By using the A5 stock, a fairly compact action and a 24″ barrel with a heavy sporter contour, Kimber was able to keep the weight of the rifle fairly low. The rifle with scope mounting rail comes in at under 10 lbs which is good for tactical rifles which tend to have quite thick barrels and lots of other goodies such as “sniper fill” stocks, accessory rails, and other features that all drive the weight of the rifle up. The 8400 Tactical rides a good balance of required features and weight. This all helps to make the rifle handle quite nicely.
For our initial shooting sessions we mounted a Nikon Monarch X 2.5-10x44mm Tactical scope using Nightforce .885″ height 30mm rings. I was able to get the general shooting and field impressions using this scope and then to get some good solid accuracy tests I mounted our trusty Leupold VXIII LR 6.5-20x50mm using leupold Mk4 rings. The Monarch Tactical is the permanent duty scope that will remain on the rifle and it makes a nice match.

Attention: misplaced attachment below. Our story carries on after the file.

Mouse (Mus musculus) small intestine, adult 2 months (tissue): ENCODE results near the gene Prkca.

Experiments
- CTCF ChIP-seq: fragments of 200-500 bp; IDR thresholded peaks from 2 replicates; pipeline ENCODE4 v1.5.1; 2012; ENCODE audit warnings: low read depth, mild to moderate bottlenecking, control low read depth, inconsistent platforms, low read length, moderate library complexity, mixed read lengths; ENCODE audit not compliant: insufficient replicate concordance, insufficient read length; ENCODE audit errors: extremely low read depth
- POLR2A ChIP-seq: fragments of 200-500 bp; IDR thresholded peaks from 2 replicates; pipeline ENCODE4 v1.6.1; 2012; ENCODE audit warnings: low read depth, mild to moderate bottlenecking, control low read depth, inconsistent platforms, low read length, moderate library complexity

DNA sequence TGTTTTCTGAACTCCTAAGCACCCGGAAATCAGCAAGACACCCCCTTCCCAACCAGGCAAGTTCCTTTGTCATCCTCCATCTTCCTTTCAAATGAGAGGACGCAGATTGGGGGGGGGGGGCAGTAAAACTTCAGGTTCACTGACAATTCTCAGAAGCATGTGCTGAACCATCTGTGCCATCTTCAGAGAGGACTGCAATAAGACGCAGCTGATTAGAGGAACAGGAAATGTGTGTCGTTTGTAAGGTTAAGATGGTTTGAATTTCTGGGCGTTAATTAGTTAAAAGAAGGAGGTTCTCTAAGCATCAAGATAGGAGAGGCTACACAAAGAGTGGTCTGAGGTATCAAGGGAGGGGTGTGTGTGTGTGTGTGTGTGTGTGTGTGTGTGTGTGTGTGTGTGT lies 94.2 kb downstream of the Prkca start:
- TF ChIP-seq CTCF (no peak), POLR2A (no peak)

For the accuracy tests I used both HSM 168gr HPBT Match and Federal Gold Medal Match 168gr ammo. With the Nikon 2.5-10x44mm scope the rifle shot in the .552 – .702″ range which is not stellar, but the rifle showed good accuracy potential when I concentrated. Changing out the optics to the Leupold 6.5-20x allowed for more precise aiming and as such the groups easily shrank to sub .5 MOA. The best group I fired was done with the Federal GMM and measured .352″ center to center and is pictured below. With the higher power optics the average group size for the Federal GMM was right around .50″. While Kimber does not make any accuracy guarantees, this particular rifle is a sub .5 MOA rifle.